Figure 1
Network diagram of a potentially stochastic decision in social insects subsequently reinforced through inhibition and feedback mechanisms.

The first and most common type of antagonistic interaction is called aggressive domination. This is an attack behavior, where top-ranked gamergates attack lower-ranking infertile workers and inhibit them from reproducing by standing over them, grasping them, and then vigorously shaking them up and down. Aggressive domination is a linear or lateral inhibition mechanism that maintains the reproductive dominance of reproductive gamergates by inhibiting low-ranking workers who attempt to reproduce. The second type of antagonistic interaction is called jump and hold, where low-ranking infertile workers leap forward about 1–2 cm, and then hold with their jaws other workers that attempt to reproduce (Liebig et al., 1999). Jump and hold is a negative feedback mechanism where low-ranking workers inhibit each other from reproducing. Finally, the third type of antagonistic interaction is called antennal whipping and dueling, which begins with one gamergate lashing and whipping another gamergate with its antennae, followed by reciprocal lashes and whipping by the recipient. This interaction often ends with no further consequences and the individuals walk away. If, however, this interaction occurs between a gamergate and a lower-ranking worker, then the gamergate launches an aggressive domination attack on the lower-ranking worker. Thus, antennal whipping and dueling comprise a positive feedback mechanism to assess social equality and positively reinforce reproductive domination among gamergates. A summary of these three types of interactions and their role in regulating the reproductive dominance hierarchies in Harpagnathos reveals that ant colonies may regulate their societies through an initially stochastic decision that is reinforced through lateral inhibition, as well as positive and negative feedback mechanisms. This is analogous to how stochastic variation has been exploited at lower levels of biological organization.

Furthermore, the potential stochasticity underlying the establishment of new gamergates may itself be driven by underlying stochasticity in gene expression. In Harpagnathos saltator, the fertility or reproductive status of queens and workers is reflected by their cuticular hydrocarbon (CHC) profiles (Liebig et al., 2000). CHC profiles act as fertility signals that allow all individuals in the colony to clearly discriminate those individuals that are reproductive (queens and gamergates) from those that are not (low-ranking workers; Dietemann et al., 2003). CHC profiles can also change dynamically depending on the current reproductive status of the individual, such that when a nonreproductive worker attempts to become a gamergate, there is a small time lag between the change in fertility and the change in CHC profile of this individual (Liebig et al., 2000). These dynamically changing CHC profiles are the consequence of the differential activity of particular enzymes (Schal et al., 1998). Therefore, it may be that the stochastic expression of these enzymes coupled with the short time lag between changes in fertility and changes in CHC profiles underlies the stochastic establishment of gamergates after the queen dies. Stochastic establishment of gamergates may be favored by natural selection because it is a flexible mechanism that can ensure, especially in small colonies, the emergence of reproductive individuals upon the demise of the queen. When the queen or other gamergates die, the colony must maximize its potential for replacing these reproductively dominant individuals, which may otherwise be limited by deterministic rules.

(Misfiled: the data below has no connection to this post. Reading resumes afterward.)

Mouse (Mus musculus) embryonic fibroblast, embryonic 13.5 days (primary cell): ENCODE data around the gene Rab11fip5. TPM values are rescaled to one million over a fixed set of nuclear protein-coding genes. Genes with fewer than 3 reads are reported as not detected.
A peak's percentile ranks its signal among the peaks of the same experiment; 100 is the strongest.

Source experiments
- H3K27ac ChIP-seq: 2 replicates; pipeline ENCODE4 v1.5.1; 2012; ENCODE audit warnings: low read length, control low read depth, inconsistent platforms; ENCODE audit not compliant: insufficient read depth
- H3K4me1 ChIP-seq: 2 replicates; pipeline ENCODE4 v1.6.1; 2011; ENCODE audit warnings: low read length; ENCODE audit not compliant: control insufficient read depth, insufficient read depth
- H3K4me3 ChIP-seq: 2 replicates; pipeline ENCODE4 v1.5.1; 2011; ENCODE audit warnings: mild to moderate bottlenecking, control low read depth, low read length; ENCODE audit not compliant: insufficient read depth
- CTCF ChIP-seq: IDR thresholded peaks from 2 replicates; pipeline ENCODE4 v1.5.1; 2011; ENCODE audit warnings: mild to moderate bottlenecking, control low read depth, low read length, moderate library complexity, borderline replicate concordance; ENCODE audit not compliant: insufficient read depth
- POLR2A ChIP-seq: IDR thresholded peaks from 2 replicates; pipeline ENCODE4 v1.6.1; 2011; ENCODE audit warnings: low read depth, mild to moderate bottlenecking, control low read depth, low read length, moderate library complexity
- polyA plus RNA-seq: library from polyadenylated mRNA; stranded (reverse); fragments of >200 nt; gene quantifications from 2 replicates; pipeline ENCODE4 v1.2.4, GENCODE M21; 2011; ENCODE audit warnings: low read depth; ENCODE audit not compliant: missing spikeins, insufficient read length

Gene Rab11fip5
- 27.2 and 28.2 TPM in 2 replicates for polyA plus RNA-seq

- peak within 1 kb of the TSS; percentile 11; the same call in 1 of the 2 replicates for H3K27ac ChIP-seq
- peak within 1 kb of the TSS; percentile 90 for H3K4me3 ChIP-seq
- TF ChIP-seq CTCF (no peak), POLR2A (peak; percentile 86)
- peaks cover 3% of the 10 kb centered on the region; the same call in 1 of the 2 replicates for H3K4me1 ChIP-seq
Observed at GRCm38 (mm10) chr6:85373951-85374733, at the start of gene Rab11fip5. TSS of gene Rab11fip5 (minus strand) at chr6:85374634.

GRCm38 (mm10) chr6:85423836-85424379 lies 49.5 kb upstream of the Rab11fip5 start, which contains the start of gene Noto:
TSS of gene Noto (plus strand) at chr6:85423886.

The existence of diffusible morphogens that specify pattern in a one-cell embryo based on concentration gradients, and the concept that genes are expressed in bursts because the nature of the underlying molecular interactions is stochastic, were proposed on theoretical grounds before supporting empirical data were available (Spemann, 1912; Child, 1941; Crick, 1970; McAdams and Arkin, 1997). Mechanisms by which stochastic variation impacts on phenotype are conserved from populations of single-celled organisms to developing multicellular organisms. We propose that similar mechanisms will operate at yet more complex levels of biological organization (Table (Table1),1), including not only colonies of social insects but perhaps even whole ecosystems. Interdisciplinary efforts that coordinate theorists and biologists working in many different specialties will be essential to provide experimental tests of this idea.